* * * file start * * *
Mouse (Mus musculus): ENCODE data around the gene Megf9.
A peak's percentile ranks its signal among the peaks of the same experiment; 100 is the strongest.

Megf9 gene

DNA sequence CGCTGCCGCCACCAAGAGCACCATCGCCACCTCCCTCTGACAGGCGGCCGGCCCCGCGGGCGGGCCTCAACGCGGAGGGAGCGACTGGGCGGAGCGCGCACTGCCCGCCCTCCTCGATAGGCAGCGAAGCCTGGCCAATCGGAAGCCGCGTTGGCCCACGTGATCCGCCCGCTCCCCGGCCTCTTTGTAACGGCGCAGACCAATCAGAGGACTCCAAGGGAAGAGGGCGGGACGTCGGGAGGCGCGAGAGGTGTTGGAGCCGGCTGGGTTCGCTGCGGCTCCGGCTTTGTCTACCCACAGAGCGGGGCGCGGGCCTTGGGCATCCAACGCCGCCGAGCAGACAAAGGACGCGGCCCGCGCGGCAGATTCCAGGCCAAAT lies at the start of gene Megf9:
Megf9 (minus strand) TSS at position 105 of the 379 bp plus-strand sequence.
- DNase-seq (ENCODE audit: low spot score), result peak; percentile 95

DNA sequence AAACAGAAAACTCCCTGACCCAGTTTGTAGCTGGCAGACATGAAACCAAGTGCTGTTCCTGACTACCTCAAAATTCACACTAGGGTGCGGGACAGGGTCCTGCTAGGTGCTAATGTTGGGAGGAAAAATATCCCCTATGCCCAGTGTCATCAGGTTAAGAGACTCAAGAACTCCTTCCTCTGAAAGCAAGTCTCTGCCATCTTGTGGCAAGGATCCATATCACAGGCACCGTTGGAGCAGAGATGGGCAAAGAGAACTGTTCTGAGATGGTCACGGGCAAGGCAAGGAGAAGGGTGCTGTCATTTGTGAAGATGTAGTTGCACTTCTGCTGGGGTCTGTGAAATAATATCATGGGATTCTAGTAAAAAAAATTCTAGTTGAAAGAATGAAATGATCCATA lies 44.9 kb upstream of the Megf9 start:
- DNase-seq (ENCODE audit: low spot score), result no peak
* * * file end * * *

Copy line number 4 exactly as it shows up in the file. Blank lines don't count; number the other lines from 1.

DNA sequence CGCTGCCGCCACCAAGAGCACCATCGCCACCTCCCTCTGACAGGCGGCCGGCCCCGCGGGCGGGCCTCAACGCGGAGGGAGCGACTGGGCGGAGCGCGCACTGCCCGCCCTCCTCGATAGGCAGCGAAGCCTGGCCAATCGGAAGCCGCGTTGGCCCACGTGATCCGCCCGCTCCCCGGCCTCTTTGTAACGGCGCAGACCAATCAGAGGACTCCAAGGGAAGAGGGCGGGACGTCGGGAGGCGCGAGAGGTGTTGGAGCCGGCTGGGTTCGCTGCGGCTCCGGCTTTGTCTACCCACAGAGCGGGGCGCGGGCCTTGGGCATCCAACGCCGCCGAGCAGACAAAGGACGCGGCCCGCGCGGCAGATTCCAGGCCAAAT lies at the start of gene Megf9: